In 1985, underground filmmaker, Nick Zedd coined the term “Cinema of Transgression”, which was used to describe a movement comprised of Zedd’s fellow New York-based filmmakers and other artists who incorporated black humour and shock value across their works. In his pioneering article, Cinema of Transgression Manifesto (1985), Zedd claims that transgressive films are made to “go beyond all limits set or presubscribed by taste, morality or any other traditional value system to shackling the minds of men”. In short, transgressive films are produced to break all taboos.


Because of this, transgressive films — or extreme films — are classified harshly in most countries due to its intense and taboo content including (but not limited to) extreme violence, eroticism, sex and extreme vulgar language. With this in mind, you’d be forgiven in thinking that conservative countries would steer clear of controversial subject matter yet transgressive cinema continues to be a thriving filmmaking scene, particularly within Japan.


In fact, the rising popularity of Asian extreme films have furthered the growth of the genre, evidenced by such imprints as the Asia Extreme label which U.K’s Tartan Film distributed throughout the 2000s; a label which sought to meet the demand of consumers hungry for the extreme. Under this banner, Japanese directors such as Takashi Miike, Sion Sono and Yoshihiro Nishimura thrived, found success abroad and have have continued to contribute to the growth of this niche genre.




Beyond those modern names, Japanese filmmakers have long produced films that were far from normal ever since the 1950s. During the ’60s and ’70s, Japan’s cinema of transgression hit its stride and became popular with Japanese audiences, especially once two of Japan’s oldest studios, Toei and Nikkatsu, began production on a large swath of these films. One of the most controversial films produced in this “J-Exploitation” era was director Morihei Magatani‘s The Bloody Sword of the 99th Virgin (Kyujuyuhonme no Kimusume), which contained several debatable scenes including a scene where hanged young girls are brutally murdered by a ‘holy’ sword by superstitious natives. Moreover the film received initial backlash in Japan for its depiction of locals from the Iwate Prefecture and thus has seldom been screened in a local Japanese cinema.


As the J-Exploitation genre flourished, independent film studios saw an opportunity to take these often violent films further by incorporating strong elements of gore and horror with eroticism, thus creating a whole new genre: the Pink Film (or pinku eiga). Major studios like Toei and Nikkatsu again capitalised on the trend, producing a series of Pink Films that emphasised on highly sexualised content. Toei would go on to launch its own subgenre of Pinky Violence while their other major counterpart, Nikkatsu birthed the Roman Porno; both were instant hits in Japan and took Japanese cinema by storm.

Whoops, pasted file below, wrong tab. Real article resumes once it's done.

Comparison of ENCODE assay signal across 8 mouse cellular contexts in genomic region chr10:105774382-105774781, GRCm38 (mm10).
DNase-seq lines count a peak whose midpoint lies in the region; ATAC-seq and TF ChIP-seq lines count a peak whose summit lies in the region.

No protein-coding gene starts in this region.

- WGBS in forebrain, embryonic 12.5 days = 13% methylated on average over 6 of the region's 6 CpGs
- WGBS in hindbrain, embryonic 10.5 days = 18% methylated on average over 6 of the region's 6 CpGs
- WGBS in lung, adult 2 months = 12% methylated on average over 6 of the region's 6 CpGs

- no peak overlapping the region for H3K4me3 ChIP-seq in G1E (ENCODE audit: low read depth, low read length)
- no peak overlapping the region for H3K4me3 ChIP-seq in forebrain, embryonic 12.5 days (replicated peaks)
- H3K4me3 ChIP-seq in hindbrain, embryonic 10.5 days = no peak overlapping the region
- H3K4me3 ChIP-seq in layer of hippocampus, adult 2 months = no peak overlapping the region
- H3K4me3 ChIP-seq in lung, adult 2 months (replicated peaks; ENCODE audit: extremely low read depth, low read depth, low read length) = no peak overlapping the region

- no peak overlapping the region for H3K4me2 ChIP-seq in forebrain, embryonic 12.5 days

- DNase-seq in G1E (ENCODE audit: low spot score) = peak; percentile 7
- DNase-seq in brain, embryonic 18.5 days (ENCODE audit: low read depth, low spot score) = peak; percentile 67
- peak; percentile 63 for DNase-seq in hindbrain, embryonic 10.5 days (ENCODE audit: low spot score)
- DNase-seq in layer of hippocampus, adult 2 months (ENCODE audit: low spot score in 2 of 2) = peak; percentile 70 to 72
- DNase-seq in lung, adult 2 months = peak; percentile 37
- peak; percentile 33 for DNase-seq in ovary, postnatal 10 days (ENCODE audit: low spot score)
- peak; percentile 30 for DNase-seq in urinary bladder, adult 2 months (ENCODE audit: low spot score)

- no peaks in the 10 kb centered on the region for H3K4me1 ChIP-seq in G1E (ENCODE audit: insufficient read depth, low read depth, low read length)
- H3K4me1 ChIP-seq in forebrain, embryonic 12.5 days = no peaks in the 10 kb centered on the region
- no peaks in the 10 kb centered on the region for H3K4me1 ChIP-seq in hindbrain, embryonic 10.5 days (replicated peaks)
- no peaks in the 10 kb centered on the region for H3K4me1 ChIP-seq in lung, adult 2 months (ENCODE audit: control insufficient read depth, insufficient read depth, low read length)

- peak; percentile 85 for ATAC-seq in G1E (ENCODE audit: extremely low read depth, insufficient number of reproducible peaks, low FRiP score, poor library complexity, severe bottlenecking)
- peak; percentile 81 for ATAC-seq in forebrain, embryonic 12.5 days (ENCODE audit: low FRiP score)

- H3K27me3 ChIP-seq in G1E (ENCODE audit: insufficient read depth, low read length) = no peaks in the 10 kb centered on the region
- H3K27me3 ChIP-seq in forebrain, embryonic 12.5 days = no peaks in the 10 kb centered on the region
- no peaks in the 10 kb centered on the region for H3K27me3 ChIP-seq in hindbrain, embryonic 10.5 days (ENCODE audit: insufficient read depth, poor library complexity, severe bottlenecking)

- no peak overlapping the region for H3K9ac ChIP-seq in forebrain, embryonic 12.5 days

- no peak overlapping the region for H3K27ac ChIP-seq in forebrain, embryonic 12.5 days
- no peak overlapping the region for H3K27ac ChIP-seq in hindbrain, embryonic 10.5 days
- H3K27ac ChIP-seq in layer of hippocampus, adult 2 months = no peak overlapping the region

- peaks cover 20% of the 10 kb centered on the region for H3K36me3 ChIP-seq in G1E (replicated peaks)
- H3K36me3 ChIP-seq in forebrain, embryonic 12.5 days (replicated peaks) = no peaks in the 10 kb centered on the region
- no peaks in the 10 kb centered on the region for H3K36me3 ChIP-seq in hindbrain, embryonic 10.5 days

One of the most acclaimed of Toei’s Pinky Violence Films is none other than Norifumi Suzuki’s School of the Holy Beast (Seiju gakuen) which started the notorious “nunsploitation” trend within Japanese extreme cinema. The film featured hyper-sexualised and explicit torture scenes revolving around a disturbing masochistic ritual carried out by perverse nuns. The graphical depiction of the bloody whipping scenes, the film’s lesbian undertone as well as its horrific scenes of religious blasphemy were all highlights of the film that made it a masterpiece of its genre.


While Japanese filmmakers were granted an enormous amount of creative freedom — exemplified by the above films already mentioned —  and were encouraged to be as imaginative as possible, there were still some things that couldn’t be transgressed. The Japanese emperor, for example, was a touchy subject and couldn’t be portrayed in a negative light causing filmmakers to tread carefully. Going further back, film depictions of the atomic bombings of Hiroshima and Nagasaki were also highly scrutinised, and forbidden in most cases, during the Allied Nations’ occupation of Japan. Though filmmakers were more free to talk about the bombings in post-occupied Japan, it was still a sensitive topic.




In 1969, director Teruo Ishii released The Horror of Malformed Men (Edgoawa rampo zenshu: Kyofu kikei ningen), notorious not just for its thrilling story of a man’s shameful family past (which involved incest, murder and madness no less) but for the public reaction surrounding it. In the film, human subjects of a mad scientist undergo unorthodox surgery and chemical treatment which ultimately turns them into deformed monsters. Given the country’s history with nuclear weaponry and the resulting fallout from it, public perception of the film as being offensive towards the disfigured as well as its title, which in Japanese was considered strongly derogatory, led to its swift ban.


While many mightn’t be so quick to accept the controversial and disturbing contents portrayed in such films, there is an appeal to these extreme titles in that these works are often more original, interesting or challenging in nature. And with the creative freedom that filmmakers are afforded in making these films, they are able to at once challenge traditional societal expectations while offering audiences an extraordinary cinematic experience that’s not always illuminated in mainstream media. Transgressive cinema has certainly evolved a lot over the years but what it hasn’t lost is its power to shock and break taboo. Who knows where Japan will take its brand of extreme transgressive cinema next?